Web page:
The plaintiffs submitted that they have already waited seven years for the trial of these actions and should not bear the weight of these uncertainties and emphasized that any further delay could be substantial. Second, the Insurance Act limits past income losses to 70 per cent, and the longer the trial is delayed, the percentage of the past income loss increases. Third, the defendants in the tort action have not shown they will suffer any prejudice if the jury notice is struck. Finally, with respect to the accident benefits action, the plaintiffs submitted that the defendant has a good faith obligation towards them.

The tort defendants submitted that the motion was premature and that the plaintiffs have not established that a ten-week trial before a judge alone could take place and/or be completed any sooner than could a ten-week trial before a judge and jury. Second, that the plaintiff has not proffered any evidence that she would suffer any income loss because she continues to receive LTD and CPP benefits. Third, the court should not be making policy decisions about the right to a jury trial on a case-by-case basis.

The accident benefits carrier submitted that the motion was premature, and the Court should adopt a “wait and see” approach.

All defendants made a joint submission that this motion was premature and the plaintiffs have not met the onus to deny the defendants their substantive right to a jury trial.

After an exhaustive review of the relevant caselaw regarding a party's substantive right to a jury, Beaudoin J. struck the jury notice, holding that justice would be better served by striking out the jury notice.

... the real and substantial prejudice arises simply by reason of delay.

Beaudoin J. held that nothing turns on the plaintiff's claim for damages for past and future loss of income, holding that the real and substantial prejudice arises simply by reason of delay:

[46]      ...Regardless, I find delay to be determinative in the circumstances of this case, arising as it does in the context of a global pandemic.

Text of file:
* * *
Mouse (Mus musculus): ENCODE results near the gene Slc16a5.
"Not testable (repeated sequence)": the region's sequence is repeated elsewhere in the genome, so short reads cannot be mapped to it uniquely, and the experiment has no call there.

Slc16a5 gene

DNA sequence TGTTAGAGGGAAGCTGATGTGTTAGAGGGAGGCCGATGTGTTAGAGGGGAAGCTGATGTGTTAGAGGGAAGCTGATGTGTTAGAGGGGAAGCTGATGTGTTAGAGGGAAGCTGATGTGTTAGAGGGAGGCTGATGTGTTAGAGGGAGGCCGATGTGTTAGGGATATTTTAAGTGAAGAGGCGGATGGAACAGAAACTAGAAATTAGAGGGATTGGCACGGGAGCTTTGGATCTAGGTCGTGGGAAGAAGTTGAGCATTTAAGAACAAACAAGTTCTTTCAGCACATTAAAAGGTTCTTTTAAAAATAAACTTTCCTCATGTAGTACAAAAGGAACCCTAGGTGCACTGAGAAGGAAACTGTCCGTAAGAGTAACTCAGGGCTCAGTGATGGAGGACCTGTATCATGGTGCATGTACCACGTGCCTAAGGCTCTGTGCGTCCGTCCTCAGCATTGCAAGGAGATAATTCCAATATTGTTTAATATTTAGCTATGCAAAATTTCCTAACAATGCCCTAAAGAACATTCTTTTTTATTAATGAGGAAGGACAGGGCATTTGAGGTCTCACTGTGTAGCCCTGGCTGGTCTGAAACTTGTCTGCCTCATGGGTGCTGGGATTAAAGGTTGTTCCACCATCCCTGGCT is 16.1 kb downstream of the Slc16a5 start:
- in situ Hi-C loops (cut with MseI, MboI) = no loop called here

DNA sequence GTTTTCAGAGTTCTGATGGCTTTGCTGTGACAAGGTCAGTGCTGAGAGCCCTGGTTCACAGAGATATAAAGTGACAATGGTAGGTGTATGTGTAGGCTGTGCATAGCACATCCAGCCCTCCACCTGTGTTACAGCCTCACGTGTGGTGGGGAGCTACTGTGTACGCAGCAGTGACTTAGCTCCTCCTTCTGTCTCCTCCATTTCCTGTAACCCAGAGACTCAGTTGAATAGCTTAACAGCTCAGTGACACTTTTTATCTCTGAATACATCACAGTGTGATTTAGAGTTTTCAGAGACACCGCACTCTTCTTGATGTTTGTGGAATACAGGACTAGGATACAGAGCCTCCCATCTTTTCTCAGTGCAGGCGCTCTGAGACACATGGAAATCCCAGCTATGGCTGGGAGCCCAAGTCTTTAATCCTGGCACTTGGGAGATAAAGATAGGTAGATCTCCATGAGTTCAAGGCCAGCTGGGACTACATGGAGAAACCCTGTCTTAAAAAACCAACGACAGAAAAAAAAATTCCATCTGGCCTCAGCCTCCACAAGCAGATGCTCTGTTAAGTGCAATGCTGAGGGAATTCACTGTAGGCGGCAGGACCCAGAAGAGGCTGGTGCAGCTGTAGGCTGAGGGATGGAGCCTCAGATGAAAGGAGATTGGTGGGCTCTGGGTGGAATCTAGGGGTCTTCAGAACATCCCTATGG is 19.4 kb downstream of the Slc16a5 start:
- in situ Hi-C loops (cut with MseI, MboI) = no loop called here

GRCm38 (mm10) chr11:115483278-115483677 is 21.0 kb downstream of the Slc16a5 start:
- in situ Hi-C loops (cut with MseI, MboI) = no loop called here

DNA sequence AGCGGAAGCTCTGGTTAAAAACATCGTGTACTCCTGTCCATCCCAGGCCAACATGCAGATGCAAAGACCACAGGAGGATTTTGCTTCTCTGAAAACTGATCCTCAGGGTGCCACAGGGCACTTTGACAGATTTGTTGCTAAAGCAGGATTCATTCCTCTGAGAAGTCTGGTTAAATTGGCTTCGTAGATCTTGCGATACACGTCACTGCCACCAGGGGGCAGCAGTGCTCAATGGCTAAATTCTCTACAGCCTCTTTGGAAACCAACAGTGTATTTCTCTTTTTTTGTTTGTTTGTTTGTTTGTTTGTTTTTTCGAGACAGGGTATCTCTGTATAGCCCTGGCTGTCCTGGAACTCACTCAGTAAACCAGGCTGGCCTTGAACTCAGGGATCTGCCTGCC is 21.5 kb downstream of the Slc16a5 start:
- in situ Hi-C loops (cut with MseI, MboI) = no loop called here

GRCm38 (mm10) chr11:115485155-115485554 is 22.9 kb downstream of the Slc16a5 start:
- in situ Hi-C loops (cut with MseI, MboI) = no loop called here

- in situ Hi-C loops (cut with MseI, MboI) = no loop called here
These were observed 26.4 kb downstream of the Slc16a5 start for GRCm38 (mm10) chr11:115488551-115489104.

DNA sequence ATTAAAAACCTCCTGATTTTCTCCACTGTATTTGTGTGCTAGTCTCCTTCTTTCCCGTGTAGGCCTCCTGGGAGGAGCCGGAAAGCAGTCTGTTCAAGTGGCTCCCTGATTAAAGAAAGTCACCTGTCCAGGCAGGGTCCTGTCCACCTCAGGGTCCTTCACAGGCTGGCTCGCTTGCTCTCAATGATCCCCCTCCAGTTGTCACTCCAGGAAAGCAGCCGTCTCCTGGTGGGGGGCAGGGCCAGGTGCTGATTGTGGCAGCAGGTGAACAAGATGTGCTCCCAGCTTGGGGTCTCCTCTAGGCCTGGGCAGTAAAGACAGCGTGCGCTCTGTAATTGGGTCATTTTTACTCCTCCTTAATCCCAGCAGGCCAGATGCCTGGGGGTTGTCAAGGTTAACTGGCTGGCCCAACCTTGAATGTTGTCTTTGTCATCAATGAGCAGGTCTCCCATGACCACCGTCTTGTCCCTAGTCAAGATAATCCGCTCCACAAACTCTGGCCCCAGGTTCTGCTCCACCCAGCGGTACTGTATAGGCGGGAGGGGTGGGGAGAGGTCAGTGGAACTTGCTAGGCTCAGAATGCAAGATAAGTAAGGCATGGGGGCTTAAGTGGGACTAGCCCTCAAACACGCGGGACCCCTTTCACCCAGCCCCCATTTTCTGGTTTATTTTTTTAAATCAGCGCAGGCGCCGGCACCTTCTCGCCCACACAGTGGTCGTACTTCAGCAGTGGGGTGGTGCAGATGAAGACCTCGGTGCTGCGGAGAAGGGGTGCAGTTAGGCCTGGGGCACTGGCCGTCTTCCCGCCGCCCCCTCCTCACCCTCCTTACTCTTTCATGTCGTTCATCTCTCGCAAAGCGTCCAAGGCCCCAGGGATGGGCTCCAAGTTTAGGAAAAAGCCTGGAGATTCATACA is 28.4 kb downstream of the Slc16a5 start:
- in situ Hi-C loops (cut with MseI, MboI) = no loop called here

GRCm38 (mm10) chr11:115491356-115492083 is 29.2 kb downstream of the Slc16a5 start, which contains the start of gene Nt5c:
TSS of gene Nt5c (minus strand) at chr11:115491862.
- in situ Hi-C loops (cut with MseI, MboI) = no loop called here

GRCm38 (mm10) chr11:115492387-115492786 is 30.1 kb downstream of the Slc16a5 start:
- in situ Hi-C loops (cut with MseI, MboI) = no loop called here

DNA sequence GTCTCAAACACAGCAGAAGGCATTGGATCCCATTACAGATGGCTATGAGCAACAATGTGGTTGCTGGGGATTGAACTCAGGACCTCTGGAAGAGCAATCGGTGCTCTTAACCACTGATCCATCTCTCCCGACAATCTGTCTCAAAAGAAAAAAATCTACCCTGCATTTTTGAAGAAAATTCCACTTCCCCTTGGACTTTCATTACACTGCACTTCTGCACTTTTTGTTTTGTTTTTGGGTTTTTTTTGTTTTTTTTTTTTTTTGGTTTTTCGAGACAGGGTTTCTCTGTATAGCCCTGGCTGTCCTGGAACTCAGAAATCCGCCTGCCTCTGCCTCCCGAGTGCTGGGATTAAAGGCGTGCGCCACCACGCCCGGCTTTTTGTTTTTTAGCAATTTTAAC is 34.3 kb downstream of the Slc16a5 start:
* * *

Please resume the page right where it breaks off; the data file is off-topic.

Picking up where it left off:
Further, Beaudoin J. endorsed the reasoning provided by Sheard J. in Belton v Spencer, 2020 ONSC 5327 (summarized above):

[56]      Justice Sheard identified several very practical concerns in empaneling and continuing with a jury during the pandemic which would be exacerbated in a long trial. She reviewed the relevant caselaw. Justice Sheard observed that COVID-19 has created additional challenges to ensuring access to justice. She concluded that the defendant' right to a jury trial was outweighed by the need to provide the plaintiff with a more timely access to justice.

Beaudoin J. concluded his judgement, stating that no party has an unfettered right to a civil jury, and rejecting the defendants' submission that the court take a “wait and see” approach:

[62]      None of the parties to these actions has an unfettered right to a jury trial. These parties should not be required to wait for a policy decision from the legislature. I decline to take a “wait and see” approach nor am I prepared to revisit the issue. I am satisfied that these are appropriate cases in which to exercise the discretion currently conferred upon me to strike a jury notice. I find that justice to the parties will be better served by these actions proceeding to trial, in a timely manner, before a judge alone.

This action will now proceed to trial by judge alone in the coming months. 

Does this mean every jury notice will be struck?


The right to a jury trial in a civil action has been recognized as fundamental, and will only be displaced where the interests of justice are better served.1

It is important to note that both of the above-cited matters were ready and able to proceed to trial. It is unlikely based on the reasoning in the above decisions that a party would be successful in striking a jury unless proceeding with a jury would necessarily result in an adjournment of an already scheduled trial.

In short, if the action isn't ready for trial; it is highly unlikely that a judge would strike a jury notice.

What regions will be having civil jury trials?

... as of the date of this article, no civil jury trials have commenced.

Brampton, Toronto, and Hamilton have announced their intention to begin civil jury trials shortly. However, as of the date of this article, no civil jury trials have commenced.

Why are jury trials happening in criminal cases?

In criminal cases where the accused faces a prison sentence of five years or more, the right to trial by jury is enshrined in section 11(f) of the Charter of Rights and Freedoms and is, therefore, a constitutional one, which cannot be limited. In a civil case, the right to a jury trial is not a constitutional one, and either is or can be, limited in many circumstances; COVID-19 being one of these circumstances.

What's next?

Both of the above decisions are still within the appeal period. Because this is an interlocutory motion, we could see appeals to the Divisional Court, Ontario Court of Appeal, and potentially the Supreme Court of Canada.

However, if matters come close to being ready for trial, lawyers and their clients need to be ready to proceed to trial by judge alone.

McCague Borlack LLP is keeping a close eye on any developments and will provide updates as this novel legal issue continues to unfold.


  1. Girao v Cunningham, 2020 ONCA 260